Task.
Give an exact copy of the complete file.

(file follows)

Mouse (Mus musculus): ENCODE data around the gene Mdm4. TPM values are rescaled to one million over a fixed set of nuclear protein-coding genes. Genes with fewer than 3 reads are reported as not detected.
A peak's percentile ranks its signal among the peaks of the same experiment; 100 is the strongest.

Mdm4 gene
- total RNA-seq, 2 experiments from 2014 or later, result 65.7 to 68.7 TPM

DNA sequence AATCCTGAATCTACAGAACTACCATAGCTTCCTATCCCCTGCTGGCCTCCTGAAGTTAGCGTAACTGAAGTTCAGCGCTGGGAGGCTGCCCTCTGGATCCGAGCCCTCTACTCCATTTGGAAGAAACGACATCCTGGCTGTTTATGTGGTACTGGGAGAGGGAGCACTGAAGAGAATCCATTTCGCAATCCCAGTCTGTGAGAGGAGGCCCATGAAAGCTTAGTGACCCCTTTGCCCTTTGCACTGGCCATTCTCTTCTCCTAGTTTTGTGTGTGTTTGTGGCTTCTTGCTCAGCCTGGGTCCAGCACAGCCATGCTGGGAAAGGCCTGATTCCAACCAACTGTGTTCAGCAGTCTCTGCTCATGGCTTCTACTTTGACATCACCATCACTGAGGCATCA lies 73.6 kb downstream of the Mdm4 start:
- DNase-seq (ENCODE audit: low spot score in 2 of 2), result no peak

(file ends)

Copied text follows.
Mouse (Mus musculus): ENCODE data around the gene Mdm4. TPM values are rescaled to one million over a fixed set of nuclear protein-coding genes. Genes with fewer than 3 reads are reported as not detected.
A peak's percentile ranks its signal among the peaks of the same experiment; 100 is the strongest.

Mdm4 gene
- total RNA-seq, 2 experiments from 2014 or later, result 65.7 to 68.7 TPM

DNA sequence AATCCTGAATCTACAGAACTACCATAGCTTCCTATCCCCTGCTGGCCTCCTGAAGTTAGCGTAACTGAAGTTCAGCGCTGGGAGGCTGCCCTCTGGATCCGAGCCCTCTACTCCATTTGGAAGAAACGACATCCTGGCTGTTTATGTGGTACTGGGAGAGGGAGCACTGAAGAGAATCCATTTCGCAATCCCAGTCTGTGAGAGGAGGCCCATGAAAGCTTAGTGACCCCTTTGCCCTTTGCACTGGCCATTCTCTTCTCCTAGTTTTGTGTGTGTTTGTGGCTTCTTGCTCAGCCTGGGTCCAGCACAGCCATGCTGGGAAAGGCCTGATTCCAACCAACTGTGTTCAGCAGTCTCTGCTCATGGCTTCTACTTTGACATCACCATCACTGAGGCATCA lies 73.6 kb downstream of the Mdm4 start:
- DNase-seq (ENCODE audit: low spot score in 2 of 2), result no peak